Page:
Win AK, Jenkins MA, Buchanan DD, Clendenning M, Young JP, Giles GG, Goldblatt J, Leggett BA, Hopper JL, Thibodeau SN, Lindor NM (2011) Determining the frequency of de novo germline mutations in DNA mismatch repair genes. Journal of medical genetics 48:530-534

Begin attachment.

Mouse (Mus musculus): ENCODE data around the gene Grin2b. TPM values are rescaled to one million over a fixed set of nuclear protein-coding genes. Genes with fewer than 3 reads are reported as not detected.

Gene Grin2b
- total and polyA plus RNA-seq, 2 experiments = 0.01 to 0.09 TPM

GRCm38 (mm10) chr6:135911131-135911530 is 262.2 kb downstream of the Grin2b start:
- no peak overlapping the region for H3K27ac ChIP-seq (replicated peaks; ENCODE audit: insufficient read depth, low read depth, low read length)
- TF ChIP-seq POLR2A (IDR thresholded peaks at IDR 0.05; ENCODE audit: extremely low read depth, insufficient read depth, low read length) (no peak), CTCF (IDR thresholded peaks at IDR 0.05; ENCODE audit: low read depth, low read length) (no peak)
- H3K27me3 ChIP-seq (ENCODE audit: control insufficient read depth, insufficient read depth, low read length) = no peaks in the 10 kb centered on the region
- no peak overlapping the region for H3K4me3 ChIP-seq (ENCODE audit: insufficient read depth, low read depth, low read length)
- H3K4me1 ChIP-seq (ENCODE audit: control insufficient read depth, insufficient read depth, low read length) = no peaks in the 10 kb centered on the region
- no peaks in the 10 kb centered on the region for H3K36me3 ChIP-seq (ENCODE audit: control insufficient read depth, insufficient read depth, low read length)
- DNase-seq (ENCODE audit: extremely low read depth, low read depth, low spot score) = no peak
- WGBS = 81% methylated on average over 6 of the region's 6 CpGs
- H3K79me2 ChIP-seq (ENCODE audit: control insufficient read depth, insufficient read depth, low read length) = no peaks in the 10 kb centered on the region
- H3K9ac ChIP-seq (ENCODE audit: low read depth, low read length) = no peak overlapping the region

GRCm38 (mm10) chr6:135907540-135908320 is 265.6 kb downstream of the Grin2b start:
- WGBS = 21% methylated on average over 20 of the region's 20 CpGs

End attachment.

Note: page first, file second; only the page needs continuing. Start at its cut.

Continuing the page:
BACKGROUND: Carriers of a germline mutation in a DNA mismatch repair (MMR) gene--that is, persons with Lynch syndrome--have substantially high risks of colorectal (CRC), endometrial, and several other cancers. The proportion of carriers who have de novo mutations (not inherited from either parent) is not known. This study reports a case series of de novo mutations in MMR genes and estimates the frequency of de novo mutation in MMR genes using the Colon Cancer Family Registry. METHODS: Screening for germline MLH1, MSH2, MSH6, and PMS2 mutations was performed for all incident CRC cases recruited from cancer registries (population based probands) displaying microsatellite instability (MSI) or loss of expression of MMR genes by immunohistochemistry (IHC) and probands with CRC in multi-case families recruited from clinics (clinic based probands), regardless of MSI or IHC status. All relatives of probands with a pathogenic mutation who donated a blood sample underwent testing for the mutation identified in the proband. RESULTS: Of 261 probands (202 clinic based, 59 population based) with MMR gene mutations for whom it was possible to determine the origin of the mutation, six (2.3%, 95% CI 0.9% to 5.0%) were confirmed as de novo, and the remaining 255 (97.7%, 95% CI 95.0% to 99.1%) were inherited. Of the de novo mutation carriers, three were clinic based probands (1.5%, 95% CI 0.3% to 4.5%) and three were population based probands (5.1%, 95% CI 1.2% to 14.5%). Two were in MLH1, three in MSH2, and one in MSH6. CONCLUSION: De novo MMR gene mutations are uncommon causes of Lynch syndrome.